7)Often, questions are formed in such a manner, that they contain an option that might remind you of the original pair, but might have a totally different relationship. For instance:

WOP.TIF DEMOCRACY : MONARCHY

A)anarchy : government

B)Laptop : Desktop

15534.jpg The second word in the option A (government) reminds one of the capitalized pair. However, what you need to be mindful of is that Democracy and Monarchy are different forms of government and hence, the relationship is not maintained in this option. However, option B here is correct since the logical relationship is maintained (laptop and desktop are both types of computers.)

Such distracting options can be termed as eye washers, since they have a tendency to confuse the student.

However, as a thumb rule, remember that normally, eye washers will almost never be the correct option (especially in tough problems).

The Cream of the Piece

Summary of general strategy for solving analogy problems

1.Read the initial pair of words, substituting words for the colons. The first colon (:) is translated as “is to” and the two colons (::) are translated as “as”.

2.Define the logical relationship between the pair of words in the form of a sentence.

3.Go through the options, substituting the possible pairs into the sentence you created to describe the initial pair in the question.

4.In case the answer is unclear after looking at the options, and you are confused between two or more options, since more than one option fits into the sentence you have created, make your sentence describing the logical relationship between the initial pair of words more precise and work through the options again.

STRATEGIES FOR SOLVING THE PROBLEM WHEN THE MEANING OF THE WORDS ARE NOT KNOWN1

This does not mean the end of the problem. There are a few strategies elucidated below, which you could try to use in case you are unsure of the meanings of some of the words in the problem. The broad strategies are:

Strategy 1: Put the Unknown Word/s into a Context

In normal circumstances, we always come across words in some context. Hence, most of the times, we fill in the meaning of the word on the basis of the overall context and the context of the specific sentence in which the word is used. Due to this, many a time, we are unable to understand standalone words (even though we might be able to understand the same word in case it comes in some context.) Hence, in case you are not able to understand the word in isolation, it might not be a bad idea to try to put it into a natural sentence to try to guess the meaning.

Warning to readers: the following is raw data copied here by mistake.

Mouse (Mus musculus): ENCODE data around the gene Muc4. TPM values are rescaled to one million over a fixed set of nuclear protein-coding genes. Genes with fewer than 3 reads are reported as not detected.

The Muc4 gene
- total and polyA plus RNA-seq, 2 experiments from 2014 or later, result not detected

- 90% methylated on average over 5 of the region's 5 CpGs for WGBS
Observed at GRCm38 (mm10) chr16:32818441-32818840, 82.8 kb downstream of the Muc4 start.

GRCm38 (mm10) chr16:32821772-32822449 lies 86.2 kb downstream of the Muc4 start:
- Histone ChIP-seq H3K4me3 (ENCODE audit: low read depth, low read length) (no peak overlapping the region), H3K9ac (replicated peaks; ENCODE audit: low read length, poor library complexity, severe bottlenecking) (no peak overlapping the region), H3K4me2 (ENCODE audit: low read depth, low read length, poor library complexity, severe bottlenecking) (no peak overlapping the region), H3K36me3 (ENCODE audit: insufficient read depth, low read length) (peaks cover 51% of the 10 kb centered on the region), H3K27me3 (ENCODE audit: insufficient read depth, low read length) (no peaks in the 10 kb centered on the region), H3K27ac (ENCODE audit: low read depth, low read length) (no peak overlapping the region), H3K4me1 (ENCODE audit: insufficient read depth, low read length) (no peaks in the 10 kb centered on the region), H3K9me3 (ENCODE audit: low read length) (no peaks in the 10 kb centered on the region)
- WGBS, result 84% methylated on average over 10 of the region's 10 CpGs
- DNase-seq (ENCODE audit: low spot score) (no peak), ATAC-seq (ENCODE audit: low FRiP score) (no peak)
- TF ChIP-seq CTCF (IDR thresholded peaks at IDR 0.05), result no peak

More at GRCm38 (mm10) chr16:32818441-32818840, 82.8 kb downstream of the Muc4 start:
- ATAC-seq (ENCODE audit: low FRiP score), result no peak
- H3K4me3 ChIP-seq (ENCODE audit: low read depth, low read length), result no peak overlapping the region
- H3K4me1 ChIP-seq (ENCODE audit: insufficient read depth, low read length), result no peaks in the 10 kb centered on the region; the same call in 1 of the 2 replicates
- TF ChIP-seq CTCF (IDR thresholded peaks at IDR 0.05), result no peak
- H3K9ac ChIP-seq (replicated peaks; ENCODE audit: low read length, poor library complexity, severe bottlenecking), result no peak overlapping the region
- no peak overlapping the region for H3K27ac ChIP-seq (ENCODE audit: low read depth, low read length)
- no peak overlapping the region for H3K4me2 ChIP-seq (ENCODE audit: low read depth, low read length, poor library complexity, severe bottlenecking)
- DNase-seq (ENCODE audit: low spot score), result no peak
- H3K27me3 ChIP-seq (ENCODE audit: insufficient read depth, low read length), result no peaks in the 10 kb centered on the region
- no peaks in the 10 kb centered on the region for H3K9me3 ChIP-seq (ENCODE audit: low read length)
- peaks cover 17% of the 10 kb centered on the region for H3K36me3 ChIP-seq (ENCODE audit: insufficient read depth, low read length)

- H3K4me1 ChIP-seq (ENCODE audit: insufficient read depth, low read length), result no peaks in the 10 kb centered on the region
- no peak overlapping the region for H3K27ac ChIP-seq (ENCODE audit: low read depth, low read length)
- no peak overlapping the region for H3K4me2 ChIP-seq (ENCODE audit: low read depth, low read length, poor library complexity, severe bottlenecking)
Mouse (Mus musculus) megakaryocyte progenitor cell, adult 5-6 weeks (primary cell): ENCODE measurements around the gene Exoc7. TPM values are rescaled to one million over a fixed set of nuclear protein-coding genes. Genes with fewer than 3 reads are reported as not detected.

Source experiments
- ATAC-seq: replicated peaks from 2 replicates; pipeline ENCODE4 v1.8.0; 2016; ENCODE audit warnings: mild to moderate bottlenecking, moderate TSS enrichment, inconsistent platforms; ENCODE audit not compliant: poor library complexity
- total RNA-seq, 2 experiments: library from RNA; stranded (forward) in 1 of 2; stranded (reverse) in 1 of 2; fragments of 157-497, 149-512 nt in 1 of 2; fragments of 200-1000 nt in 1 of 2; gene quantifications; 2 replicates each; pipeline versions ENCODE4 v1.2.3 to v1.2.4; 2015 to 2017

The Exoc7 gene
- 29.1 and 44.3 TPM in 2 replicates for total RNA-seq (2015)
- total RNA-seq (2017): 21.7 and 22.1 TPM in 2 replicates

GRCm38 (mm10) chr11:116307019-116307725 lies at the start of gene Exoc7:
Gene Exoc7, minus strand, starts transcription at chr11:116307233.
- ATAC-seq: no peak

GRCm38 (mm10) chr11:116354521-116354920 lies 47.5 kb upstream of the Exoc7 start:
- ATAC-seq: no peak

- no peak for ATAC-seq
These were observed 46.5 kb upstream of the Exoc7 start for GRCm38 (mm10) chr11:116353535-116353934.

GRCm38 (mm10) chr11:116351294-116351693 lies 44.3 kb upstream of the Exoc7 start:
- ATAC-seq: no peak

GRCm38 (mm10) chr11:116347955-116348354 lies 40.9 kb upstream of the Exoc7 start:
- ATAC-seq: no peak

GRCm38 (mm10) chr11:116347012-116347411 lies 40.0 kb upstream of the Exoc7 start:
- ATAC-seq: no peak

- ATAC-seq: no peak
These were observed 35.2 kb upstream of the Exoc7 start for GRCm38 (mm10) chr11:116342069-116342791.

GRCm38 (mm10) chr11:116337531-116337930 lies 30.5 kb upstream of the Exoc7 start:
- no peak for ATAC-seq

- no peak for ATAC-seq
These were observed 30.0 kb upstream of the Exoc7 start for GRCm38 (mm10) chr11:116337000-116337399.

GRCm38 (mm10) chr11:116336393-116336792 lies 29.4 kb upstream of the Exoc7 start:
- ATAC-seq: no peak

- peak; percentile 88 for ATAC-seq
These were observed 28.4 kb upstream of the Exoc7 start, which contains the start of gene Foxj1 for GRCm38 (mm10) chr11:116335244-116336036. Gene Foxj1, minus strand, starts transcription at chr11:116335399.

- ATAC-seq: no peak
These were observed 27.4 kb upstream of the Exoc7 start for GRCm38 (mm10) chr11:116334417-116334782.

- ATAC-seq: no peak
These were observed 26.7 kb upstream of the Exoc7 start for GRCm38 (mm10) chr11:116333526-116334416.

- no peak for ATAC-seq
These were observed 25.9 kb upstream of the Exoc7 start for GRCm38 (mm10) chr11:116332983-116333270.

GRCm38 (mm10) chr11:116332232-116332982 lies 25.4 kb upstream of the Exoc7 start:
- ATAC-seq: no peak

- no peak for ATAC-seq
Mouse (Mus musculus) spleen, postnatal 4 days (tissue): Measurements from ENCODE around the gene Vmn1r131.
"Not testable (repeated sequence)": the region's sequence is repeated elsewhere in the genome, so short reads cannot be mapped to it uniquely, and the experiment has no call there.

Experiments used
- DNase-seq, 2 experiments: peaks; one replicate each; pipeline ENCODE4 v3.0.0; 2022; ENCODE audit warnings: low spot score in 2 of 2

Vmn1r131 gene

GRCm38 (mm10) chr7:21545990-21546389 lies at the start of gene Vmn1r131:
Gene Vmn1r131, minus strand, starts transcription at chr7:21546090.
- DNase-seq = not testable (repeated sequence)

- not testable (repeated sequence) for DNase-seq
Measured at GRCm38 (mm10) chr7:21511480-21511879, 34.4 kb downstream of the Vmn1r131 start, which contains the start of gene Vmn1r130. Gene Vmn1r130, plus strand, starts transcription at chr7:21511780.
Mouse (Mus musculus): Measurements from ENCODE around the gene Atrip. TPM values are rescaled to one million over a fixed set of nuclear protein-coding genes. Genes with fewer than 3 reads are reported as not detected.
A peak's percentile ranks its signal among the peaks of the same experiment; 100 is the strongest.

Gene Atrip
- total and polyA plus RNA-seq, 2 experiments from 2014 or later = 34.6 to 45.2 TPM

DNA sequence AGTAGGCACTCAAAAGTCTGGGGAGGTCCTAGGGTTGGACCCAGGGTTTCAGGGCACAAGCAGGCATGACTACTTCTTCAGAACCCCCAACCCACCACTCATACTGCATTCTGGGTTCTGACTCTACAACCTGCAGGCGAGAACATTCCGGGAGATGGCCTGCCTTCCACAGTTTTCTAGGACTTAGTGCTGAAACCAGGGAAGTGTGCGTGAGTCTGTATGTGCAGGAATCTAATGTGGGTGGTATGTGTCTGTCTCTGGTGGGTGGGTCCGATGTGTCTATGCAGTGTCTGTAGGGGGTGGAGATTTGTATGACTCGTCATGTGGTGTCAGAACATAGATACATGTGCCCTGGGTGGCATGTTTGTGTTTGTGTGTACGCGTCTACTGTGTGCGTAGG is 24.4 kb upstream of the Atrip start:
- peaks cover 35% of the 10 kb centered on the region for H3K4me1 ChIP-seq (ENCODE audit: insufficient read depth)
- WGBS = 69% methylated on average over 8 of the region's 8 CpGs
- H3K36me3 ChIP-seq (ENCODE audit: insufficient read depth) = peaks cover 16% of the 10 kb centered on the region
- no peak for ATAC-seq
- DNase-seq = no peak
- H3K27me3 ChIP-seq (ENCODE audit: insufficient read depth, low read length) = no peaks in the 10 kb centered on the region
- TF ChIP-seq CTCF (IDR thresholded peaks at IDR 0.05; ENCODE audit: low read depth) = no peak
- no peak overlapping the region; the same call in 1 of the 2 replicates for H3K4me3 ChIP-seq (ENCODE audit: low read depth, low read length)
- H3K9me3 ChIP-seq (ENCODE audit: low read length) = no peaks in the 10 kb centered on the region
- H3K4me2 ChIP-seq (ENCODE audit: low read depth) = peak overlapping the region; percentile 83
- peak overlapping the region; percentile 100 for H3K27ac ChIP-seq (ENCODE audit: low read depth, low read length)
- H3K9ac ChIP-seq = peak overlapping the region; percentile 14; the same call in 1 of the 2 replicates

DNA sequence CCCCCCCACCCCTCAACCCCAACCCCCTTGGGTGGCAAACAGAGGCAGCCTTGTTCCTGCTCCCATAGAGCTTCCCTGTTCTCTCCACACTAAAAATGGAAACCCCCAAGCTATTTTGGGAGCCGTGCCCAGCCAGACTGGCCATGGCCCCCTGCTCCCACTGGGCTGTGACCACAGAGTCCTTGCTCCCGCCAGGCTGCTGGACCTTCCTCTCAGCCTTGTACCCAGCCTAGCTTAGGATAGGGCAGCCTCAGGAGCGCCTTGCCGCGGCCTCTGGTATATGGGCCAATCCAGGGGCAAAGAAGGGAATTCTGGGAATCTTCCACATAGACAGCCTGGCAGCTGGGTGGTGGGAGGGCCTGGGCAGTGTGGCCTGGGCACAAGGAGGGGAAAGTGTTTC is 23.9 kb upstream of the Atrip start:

This will be clear from the following examples:

WOP.TIF1.Whet

15559.jpg This word will be better understood in the context of ‘whetting one’s appetite’.

2.Gumption

This will be better understood in the context of ‘grit and gumption’.

3.Gormandize

This will be better understood in the context of ‘gormandizing one’s food’.

4.Eerie

This will be better understood in the context of ‘an eerie feeling’.

5.Gruesome

This will be better understood in the context of ‘a gruesome murder’.

6.Obeisance

This will be better understood in the context of ‘Paying obeisance’.

7.Gory

This will be better understood in the context of ‘a gory battle’.

8.Prudent

This will be better understood in the context of ‘a prudent decision’.

9.Agog

This will be better understood in the context of ‘agog with expectations’.

10.Retrograde

This will be better understood in the context of ‘a retrograde step’.

11.Hackneyed

This will be better understood in the context of ‘a hackneyed plot or a hackneyed path’.

12.Kick Start

This will be better understood in the context of ‘Kick starting an event’.

13.Choc-a-Bloc

This will be better understood in the context of ‘choc-a-bloc with vehicles’.

14.Hunky dory

This will be better understood in the context of ‘a hunky dory situation’.

 

As you can clearly see in the above examples, words that you might have read in some context somewhere in your normal reading tasks and which you fail to recollect in isolation can be understood more clearly if you are able to recollect even vaguely, some of the contexts in which you have come across the word. This is a very important strategy to be used in the case of familiar words whose meaning you might not remember exactly.

Strategy 2: Change the Word into a More Common Form